Health & Medicine

Company that runs Sacramento’s Dignity lays off 109 health care workers, citing budget woes

CommonSpirit Health, the health care giant that operates Dignity Health hospitals in the Sacramento region, laid off at least 109 employees in California and Arkansas, saying that certain regions are not meeting financial projections, according to company and union representatives.

Dignity Health confirmed there were layoffs in a statement to The Sacramento Bee but did not disclose the total number of affected employees.

Sean Wherley, a spokesperson for Service Employees International Union-United Healthcare Workers West, said Friday that the union had received word that at least 90 Dignity Health workers were affected in California. CommonSpirit also operates hospitals elsewhere in the nation as part of its Catholic Health Initiatives division, and CHI spokesperson Joshua Cook said Friday that 19 workers had lost jobs and nine vacant positions had been eliminated around Arkansas.

The California layoffs include at least 7 individuals at St. Joseph’s Medical Center in Stockton, at least four each at Mercy Medical Center Redding and Red Bluff’s St. Elizabeth Community Hospital, and at least 19 people at hospitals around the Sacramento area, Wherley said.

“There are a number of reasons we have not performed well in the greater Sacramento region, including payer mix changes, reimbursement rates, lower patient volumes and a significant shift from in-patient to outpatient procedures,” said Laurie Harting, president and chief executive officer of Dignity’s Greater Sacramento Division, in a video message to her team. “As such, facilities throughout our division have made extremely difficult decisions to reduce positions across a variety of departments to help the organization secure its future.”

Wherley said SEIU members had lost positions at a number of locations. In Redding, for instance, SEIU-UHW leaders received a memo stating that, after a review of the hospital’s staffing model, leaders decided to to eliminate one full-time equivalent in four job classifications: an information management clerk who handles birth certificates, a senior lab technician, a unit coordinator who supports medical staff, and an event/clerical coordinator.

In a communication to employees at Mercy San Juan Medical Center in Carmichael, hospital leaders said they planned a targeted reduction of workforce in both clinical and non-management positions. The memo said affected workers had been notified but did not cite the number affected.

Wherley said that the Sacramento-area job cuts affect four at Methodist Hospital of Sacramento and at least five each at Mercy San Juan, Mercy General Hospital and Woodland Memorial Hospital. He added that SEIU-UHW stewards will be meeting with Dignity management to get more information on the extent of its planned layoffs.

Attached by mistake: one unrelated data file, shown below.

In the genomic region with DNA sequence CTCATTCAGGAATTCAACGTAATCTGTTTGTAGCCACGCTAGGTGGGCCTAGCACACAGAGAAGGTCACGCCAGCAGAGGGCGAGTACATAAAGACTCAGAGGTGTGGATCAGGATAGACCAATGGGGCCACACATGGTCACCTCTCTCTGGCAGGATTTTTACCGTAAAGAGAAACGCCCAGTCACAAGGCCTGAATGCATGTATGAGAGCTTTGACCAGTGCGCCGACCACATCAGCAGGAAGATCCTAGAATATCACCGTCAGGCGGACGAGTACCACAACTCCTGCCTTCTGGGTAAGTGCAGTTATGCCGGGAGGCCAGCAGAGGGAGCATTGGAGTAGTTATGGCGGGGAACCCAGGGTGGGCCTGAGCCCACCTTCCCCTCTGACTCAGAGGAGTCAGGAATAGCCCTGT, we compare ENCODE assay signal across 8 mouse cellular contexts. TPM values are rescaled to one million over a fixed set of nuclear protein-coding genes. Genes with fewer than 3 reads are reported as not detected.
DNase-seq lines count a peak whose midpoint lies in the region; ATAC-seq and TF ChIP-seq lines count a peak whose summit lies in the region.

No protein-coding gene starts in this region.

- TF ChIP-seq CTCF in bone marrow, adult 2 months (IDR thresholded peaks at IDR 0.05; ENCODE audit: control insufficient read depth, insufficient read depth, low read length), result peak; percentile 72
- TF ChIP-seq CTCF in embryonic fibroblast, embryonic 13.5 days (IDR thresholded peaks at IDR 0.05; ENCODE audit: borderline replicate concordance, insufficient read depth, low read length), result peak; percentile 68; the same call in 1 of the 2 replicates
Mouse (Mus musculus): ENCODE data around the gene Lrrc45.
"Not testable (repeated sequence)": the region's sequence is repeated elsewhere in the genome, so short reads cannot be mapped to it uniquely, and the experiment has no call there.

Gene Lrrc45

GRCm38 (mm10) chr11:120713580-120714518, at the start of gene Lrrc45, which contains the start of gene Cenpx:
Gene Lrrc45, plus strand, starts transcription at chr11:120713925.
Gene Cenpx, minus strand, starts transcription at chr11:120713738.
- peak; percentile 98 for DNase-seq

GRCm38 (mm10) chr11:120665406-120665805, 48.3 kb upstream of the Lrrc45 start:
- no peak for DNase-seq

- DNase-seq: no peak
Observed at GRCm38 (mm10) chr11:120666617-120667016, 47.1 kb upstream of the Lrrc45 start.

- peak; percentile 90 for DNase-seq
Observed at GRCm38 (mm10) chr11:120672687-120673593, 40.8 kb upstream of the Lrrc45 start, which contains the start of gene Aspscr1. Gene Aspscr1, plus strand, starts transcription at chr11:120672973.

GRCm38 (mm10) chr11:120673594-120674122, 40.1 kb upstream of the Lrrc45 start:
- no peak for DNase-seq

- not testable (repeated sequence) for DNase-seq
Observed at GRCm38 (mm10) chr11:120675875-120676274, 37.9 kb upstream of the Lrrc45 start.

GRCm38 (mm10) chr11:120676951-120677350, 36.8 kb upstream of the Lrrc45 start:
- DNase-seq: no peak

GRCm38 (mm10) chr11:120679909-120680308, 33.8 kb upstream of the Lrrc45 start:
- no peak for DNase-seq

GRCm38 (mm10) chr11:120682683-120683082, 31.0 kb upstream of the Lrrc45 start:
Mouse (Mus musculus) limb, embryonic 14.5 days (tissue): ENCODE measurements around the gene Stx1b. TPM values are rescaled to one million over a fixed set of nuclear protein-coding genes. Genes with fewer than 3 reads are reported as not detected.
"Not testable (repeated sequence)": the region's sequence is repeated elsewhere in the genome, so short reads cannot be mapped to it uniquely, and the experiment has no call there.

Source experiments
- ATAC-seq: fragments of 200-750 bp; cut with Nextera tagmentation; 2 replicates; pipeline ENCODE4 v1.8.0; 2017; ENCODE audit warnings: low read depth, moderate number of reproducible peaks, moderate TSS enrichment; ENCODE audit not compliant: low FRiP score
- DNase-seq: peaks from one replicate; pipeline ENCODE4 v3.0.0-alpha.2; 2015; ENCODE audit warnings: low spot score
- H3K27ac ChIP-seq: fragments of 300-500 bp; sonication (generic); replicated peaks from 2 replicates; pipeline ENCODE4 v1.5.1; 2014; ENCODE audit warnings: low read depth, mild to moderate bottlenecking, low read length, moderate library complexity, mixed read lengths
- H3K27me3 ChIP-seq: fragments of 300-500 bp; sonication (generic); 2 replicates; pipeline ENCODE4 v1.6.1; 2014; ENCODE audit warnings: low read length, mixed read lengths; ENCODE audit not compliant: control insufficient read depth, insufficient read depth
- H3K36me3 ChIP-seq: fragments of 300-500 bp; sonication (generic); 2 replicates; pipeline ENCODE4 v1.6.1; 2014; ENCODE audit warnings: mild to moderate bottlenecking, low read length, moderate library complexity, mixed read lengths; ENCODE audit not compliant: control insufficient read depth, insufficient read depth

“Cuts to caregivers will hurt patient care, and we will be calling on Dignity to rein in its bloated executive salaries as an alternative to slashing patient care,” he said.

Hodges issued a statement from Dignity, which noted: “When staffing adjustments are necessary, we work closely with affected employees to identify other opportunities in our system for which they may be qualified. We recognize that reducing even a single position affects many inside and outside of our organization, and this is not a decision we take lightly.”

Dignity Health closed its merger with Catholic Health Initiatives early this year, and the combined company, now known as CommonSpirit Health, reported that its net loss was $290 million on revenue of $29 billion for its fiscal year ending June 30, 2019.

Special one-time charges and merger-related costs brought the total operating loss to $582 million, however, company leaders stated in a news release on 2019 earnings. The Chicago-based company said it expected its financial picture to improve over the next four years as a systemwide performance-improvement plan would produce at least $2 billion through growth and cost savings.

“Never in my career have I experienced such rapid change in the health care environment, and we need to change alongside it,” Harting said. “As a result, we need to strategize new ways to grow, and I promise you we are laser-focused on this.”

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Cathie Anderson covers health care for The Bee. Growing up, her blue-collar parents paid out of pocket for care. She joined The Bee in 2002, with roles including business columnist and features editor. She previously worked at papers including the Dallas Morning News, Detroit News and Austin American-Statesman.
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